Berries over bananas: Dietitians' simple swaps to help prevent Type 2 diabetes

Medical professionals in Dubai share small changes that can have a big impact on health

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The number of people with Type 2 diabetes will rise from 529 million in 2021 to more than 1.3 billion in 2050, according to two recent scientific papers.

Findings published in The Lancet and The Lancet Diabetes & Endocrinology journals on Thursday revealed the soaring figures.

The increase, researchers claim, stems from a rise in obesity and health inequalities.

"These numbers are alarming as this will not just be physically and emotionally draining, but financially as well," says Melanie Dsouza, a clinical dietitian at Aster Hospital Sharjah. "For our current generation, all types of food are just a click away, but we fail to realise the damage it is doing to our body.

"While Type 2 diabetes can be managed with a well-balanced lifestyle, choosing to make the changes early on can help prevent it altogether," she adds.

Small changes, big impact

Dsouza offers four healthy swaps that can lead to a better lifestyle.

1. Choose drinks such as probiotics or homemade lemonades rather than sugary drinks from a can. This not only means fewer calories, but also helps improve gut health, which is important for better weight management and reducing or preventing insulin resistance.

2. Choose brown pizza over white pizza using a whole-wheat base topped with more vegetables and protein sources such as lean meat or tofu, and minimal cheese.

3. Instead of adding heavy mayonnaise or excessive amounts of cheese to salads, opt for a lighter dressing such as lemon and chilli, or lime, olive and balsamic vinegar.

4. Make a vegetable omelette rather than a plain one, by adding chopped peppers, broccoli and spinach to get extra fibre and antioxidants that are good for gut health and support immunity.

Ruba Elhourani, senior clinical dietician and head of the nutrition department at RAK Hospital in Ras Al Khaimah, adds: "Make the switch to non-starchy vegetables such as cucumber, mushrooms and lettuce, as these do not have high carbohydrate content, rather they are higher in water content. This will fill you up without affecting your blood sugar."

Better choices for better health

Meanwhile, clinical dietitian Mitun de Sarkar, founder of Simply Healthy, a meal plan company in Dubai, offers the following replacements for breakfast, snack and main course options.


  • Pick eggs instead of sugary cereals.
  • Put cinnamon instead of honey over your porridge.
  • If you can avoid fruits, replace them with nuts and seeds. Or have chia seeds or flaxseeds instead of plain fruit. Among fruits, go for berries over bananas and apples over mangoes. Greek yoghurt is also better instead of fruit yoghurt.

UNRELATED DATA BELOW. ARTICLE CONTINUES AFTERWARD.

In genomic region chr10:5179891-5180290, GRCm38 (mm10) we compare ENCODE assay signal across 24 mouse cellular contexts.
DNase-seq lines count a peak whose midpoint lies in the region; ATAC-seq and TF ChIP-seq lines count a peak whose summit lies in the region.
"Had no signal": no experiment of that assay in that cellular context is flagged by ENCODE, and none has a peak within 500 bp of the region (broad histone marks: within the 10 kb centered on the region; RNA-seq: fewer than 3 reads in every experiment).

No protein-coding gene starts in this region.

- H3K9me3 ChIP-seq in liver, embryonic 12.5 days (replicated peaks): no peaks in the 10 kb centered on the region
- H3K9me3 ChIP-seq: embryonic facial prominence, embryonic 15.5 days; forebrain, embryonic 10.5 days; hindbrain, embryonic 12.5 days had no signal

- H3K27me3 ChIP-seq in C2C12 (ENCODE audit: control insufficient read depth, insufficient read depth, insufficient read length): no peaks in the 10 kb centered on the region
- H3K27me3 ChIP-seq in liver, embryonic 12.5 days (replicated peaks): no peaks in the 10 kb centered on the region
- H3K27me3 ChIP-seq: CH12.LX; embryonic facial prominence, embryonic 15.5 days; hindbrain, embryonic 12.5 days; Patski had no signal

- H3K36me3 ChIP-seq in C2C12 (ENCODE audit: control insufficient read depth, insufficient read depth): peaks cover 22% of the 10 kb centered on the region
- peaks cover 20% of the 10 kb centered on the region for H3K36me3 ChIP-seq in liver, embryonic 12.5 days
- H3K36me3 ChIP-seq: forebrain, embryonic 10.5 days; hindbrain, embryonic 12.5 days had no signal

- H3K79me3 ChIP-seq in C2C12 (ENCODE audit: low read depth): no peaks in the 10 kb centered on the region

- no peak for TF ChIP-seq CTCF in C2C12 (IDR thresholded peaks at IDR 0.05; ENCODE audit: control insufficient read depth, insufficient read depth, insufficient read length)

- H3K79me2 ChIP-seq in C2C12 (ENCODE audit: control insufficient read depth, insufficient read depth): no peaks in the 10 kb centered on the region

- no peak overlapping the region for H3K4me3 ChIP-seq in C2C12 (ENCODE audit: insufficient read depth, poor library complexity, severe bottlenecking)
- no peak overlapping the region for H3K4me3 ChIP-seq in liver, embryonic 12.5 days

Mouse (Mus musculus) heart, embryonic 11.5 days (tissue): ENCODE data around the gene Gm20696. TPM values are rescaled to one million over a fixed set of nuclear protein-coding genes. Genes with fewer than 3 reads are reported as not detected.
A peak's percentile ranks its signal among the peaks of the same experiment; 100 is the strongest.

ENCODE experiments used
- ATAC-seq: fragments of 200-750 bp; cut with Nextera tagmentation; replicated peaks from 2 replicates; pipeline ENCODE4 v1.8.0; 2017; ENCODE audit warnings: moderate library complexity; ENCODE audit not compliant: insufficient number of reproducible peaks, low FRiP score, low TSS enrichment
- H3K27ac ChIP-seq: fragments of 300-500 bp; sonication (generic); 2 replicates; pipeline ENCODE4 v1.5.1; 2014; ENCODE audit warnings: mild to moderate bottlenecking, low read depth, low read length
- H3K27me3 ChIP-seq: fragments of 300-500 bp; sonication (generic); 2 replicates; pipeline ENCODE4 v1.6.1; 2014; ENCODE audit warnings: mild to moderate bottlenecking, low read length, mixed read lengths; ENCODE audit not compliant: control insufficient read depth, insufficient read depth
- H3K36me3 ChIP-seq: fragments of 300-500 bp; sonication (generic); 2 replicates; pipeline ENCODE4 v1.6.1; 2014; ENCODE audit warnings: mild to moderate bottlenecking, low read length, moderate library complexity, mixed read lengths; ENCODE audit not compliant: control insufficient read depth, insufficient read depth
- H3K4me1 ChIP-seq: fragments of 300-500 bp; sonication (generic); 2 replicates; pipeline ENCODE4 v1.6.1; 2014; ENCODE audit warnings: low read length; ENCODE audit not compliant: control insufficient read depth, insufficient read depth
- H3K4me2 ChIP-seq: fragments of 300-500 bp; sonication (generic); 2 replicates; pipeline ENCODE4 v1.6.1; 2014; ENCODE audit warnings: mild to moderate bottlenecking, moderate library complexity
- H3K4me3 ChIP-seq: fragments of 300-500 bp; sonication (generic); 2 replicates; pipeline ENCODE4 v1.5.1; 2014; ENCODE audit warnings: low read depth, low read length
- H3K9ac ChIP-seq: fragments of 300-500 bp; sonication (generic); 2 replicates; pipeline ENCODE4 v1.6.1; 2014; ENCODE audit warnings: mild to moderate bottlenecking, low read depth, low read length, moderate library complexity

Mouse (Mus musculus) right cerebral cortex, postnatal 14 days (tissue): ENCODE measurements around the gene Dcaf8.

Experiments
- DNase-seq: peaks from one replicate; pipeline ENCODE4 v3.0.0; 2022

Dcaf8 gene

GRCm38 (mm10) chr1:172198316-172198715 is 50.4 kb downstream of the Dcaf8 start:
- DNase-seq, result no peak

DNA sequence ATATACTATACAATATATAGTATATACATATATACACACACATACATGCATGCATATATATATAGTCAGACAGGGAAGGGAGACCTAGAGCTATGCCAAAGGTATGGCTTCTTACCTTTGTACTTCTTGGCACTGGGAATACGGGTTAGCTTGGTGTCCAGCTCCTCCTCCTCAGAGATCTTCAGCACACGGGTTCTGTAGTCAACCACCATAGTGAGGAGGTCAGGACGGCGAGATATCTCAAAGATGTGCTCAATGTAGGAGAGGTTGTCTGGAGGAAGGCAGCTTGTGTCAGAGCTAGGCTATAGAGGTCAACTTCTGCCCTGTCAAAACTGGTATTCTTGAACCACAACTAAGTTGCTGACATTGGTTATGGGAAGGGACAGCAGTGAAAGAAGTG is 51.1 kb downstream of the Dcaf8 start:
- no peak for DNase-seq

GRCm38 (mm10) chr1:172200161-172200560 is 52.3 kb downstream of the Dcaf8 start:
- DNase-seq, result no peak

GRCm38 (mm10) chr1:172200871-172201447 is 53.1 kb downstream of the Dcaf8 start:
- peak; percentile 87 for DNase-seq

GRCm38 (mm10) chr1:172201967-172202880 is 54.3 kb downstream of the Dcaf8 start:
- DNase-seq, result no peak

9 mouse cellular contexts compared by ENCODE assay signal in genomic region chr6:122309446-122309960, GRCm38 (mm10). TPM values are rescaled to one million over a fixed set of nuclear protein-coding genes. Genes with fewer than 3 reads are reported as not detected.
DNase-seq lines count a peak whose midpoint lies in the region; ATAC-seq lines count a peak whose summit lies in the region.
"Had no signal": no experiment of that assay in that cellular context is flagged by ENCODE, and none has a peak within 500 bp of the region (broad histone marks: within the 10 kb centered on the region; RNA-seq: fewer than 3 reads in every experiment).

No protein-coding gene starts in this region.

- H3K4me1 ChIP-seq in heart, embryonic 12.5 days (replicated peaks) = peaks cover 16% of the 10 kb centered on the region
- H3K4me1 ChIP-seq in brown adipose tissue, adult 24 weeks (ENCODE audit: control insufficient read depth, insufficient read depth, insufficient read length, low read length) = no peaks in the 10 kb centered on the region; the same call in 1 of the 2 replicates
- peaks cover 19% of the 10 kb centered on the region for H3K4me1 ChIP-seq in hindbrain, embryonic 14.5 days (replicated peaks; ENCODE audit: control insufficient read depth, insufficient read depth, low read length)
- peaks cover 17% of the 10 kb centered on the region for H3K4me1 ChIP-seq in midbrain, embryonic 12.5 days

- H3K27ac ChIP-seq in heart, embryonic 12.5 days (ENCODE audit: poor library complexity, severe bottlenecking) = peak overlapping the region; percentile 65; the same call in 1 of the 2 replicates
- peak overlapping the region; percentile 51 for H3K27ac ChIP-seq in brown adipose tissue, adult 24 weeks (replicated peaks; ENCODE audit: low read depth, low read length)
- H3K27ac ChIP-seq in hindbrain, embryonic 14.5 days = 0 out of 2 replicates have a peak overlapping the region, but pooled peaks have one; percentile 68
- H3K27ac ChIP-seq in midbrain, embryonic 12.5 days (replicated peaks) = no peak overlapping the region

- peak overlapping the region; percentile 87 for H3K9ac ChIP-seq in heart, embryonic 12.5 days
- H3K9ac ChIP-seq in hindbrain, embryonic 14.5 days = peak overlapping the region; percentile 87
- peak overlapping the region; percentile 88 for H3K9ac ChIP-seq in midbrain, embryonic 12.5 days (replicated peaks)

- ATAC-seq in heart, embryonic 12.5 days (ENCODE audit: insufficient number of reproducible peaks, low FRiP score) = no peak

• Opt for steel-cut oats instead of instant oats.


  • Munch on figs and prunes instead of cookies.
  • Creamy and starchy soups can be replaced with a salad or stir-fried crunchy vegetables.
  • Vegetable sticks also go well with dip and can replace unhealthy tortilla chips. When it comes to dips, go for guacamole over a cheesy option.

Main meals

  • Lean chicken breast instead of processed sausages, lunch meats and bacon.
  • Brown rice instead of white rice.
  • Mashed beans and lentils instead of mashed potatoes.
  • Cottage cheese instead of processed sliced cheese.
  • Millet flour instead of refined white flour.
  • Quinoa instead of couscous.

Dsouza echoes De Sarkar's carbohydrate replacements, adding: "Carbohydrates are a major part of our daily meals. While it is beneficial to consume them, focusing on portion control and choice of carbs – brown rice, whole wheat pasta, millets etc – can help prevent diabetes effectively."

"Mindful eating is another tactic," she says. "While choosing the right kinds of food is a major part of adopting a better lifestyle, pausing and cherishing the food we eat is another way to have better control on portion sizes."

She adds walking or being active after a meal "helps the body to utilise glucose effectively", which in turn helps control insulin sensitivity and aids in digestion. "This small change in our routine could benefit us in the long run."

Elhourani says exercise in general "stabilises blood sugar, so increase physical activity simply by using the stairs instead of the lift or parking your car farther away".

Updated: June 26, 2023, 8:45 AM